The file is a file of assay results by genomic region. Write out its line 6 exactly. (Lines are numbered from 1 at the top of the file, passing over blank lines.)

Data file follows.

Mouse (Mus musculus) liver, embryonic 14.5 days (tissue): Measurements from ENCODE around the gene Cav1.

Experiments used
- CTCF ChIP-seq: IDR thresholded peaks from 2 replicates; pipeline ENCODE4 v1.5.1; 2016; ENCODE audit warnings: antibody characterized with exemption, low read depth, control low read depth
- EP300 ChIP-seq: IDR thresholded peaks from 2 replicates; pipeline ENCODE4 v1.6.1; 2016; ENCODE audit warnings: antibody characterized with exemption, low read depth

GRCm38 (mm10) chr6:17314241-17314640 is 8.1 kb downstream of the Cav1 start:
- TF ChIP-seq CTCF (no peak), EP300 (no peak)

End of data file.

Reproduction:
- TF ChIP-seq CTCF (no peak), EP300 (no peak)